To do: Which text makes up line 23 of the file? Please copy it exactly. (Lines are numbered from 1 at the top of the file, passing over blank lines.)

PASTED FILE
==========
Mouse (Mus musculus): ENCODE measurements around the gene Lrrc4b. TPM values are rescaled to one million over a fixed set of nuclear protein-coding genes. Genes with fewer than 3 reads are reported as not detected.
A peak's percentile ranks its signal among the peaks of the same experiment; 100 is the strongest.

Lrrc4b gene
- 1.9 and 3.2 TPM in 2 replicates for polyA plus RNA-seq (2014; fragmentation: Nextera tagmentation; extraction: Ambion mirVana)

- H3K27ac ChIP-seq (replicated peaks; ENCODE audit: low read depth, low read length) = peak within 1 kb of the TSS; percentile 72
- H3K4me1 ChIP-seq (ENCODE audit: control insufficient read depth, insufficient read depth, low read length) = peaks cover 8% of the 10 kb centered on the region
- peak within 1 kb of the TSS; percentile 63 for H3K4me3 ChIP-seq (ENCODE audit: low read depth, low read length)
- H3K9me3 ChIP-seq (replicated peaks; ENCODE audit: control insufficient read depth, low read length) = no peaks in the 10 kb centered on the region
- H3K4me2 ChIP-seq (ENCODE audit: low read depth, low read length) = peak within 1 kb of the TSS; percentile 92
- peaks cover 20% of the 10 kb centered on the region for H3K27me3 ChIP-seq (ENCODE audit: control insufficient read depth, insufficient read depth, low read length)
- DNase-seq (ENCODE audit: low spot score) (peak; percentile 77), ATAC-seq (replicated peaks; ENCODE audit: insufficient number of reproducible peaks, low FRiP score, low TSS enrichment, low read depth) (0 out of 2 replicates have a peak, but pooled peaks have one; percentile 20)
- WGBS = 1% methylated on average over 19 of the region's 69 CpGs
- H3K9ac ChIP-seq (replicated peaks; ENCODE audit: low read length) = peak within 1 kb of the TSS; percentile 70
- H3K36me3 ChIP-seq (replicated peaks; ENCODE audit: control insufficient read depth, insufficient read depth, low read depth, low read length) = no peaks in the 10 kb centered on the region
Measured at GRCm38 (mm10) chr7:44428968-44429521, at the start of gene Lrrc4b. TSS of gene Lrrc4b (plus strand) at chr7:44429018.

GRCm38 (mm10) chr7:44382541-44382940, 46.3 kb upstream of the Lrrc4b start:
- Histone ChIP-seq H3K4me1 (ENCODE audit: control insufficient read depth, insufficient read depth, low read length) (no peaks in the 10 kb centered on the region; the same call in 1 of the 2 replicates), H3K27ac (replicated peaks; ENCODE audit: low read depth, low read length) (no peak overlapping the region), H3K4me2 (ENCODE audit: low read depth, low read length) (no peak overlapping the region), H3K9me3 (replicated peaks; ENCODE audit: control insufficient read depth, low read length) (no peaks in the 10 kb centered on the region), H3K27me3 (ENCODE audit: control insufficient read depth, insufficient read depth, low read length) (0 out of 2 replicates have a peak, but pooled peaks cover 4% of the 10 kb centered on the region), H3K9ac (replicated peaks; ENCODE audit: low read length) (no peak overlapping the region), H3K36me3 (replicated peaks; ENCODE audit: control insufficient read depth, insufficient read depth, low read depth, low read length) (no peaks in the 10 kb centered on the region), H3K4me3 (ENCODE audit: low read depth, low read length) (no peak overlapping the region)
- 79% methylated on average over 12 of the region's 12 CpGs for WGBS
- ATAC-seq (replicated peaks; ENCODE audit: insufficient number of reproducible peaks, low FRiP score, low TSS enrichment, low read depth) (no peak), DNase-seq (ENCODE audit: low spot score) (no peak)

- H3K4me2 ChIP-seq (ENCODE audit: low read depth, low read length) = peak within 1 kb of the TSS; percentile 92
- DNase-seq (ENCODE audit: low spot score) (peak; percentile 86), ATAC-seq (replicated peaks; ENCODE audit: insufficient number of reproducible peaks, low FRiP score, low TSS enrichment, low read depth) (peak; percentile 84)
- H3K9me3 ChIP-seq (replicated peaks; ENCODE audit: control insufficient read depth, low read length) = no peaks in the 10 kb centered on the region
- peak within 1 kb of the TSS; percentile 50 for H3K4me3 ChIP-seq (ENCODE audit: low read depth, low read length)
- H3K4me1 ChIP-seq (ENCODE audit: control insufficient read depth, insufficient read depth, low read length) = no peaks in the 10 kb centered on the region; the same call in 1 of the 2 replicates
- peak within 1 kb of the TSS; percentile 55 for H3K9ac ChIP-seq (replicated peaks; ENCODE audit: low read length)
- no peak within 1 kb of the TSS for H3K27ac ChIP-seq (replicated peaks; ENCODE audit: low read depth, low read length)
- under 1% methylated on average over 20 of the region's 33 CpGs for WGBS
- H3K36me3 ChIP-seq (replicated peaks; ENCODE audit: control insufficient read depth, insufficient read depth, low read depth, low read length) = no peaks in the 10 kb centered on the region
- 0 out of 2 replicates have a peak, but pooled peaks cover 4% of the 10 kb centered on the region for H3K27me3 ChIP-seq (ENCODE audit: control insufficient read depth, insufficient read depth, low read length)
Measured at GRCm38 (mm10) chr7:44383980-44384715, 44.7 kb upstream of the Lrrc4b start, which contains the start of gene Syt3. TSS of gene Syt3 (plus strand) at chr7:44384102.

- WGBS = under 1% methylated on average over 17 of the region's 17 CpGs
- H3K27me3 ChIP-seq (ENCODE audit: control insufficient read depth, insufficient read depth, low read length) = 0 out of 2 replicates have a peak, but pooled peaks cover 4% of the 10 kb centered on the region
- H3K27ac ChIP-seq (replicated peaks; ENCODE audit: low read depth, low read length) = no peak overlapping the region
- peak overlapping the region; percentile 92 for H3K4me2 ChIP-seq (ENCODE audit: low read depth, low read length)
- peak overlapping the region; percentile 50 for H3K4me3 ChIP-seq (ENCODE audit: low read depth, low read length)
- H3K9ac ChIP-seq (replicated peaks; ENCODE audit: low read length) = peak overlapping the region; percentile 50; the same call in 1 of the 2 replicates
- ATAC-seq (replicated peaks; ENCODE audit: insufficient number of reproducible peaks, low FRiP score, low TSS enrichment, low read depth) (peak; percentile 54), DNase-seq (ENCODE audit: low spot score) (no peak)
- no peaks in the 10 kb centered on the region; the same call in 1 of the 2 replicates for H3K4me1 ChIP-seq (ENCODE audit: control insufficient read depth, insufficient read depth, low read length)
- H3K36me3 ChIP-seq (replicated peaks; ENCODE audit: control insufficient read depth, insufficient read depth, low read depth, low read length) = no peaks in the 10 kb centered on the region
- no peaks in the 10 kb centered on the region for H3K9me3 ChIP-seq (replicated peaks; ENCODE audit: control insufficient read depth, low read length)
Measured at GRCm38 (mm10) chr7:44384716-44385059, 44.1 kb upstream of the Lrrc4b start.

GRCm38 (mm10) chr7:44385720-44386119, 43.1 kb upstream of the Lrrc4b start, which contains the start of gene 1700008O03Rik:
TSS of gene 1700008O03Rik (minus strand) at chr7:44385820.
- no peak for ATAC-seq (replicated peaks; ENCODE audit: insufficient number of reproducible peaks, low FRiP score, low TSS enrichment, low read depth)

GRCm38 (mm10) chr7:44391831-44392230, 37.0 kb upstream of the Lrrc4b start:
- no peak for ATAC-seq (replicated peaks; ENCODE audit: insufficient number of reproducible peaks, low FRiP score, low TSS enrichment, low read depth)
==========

- peak within 1 kb of the TSS; percentile 50 for H3K4me3 ChIP-seq (ENCODE audit: low read depth, low read length)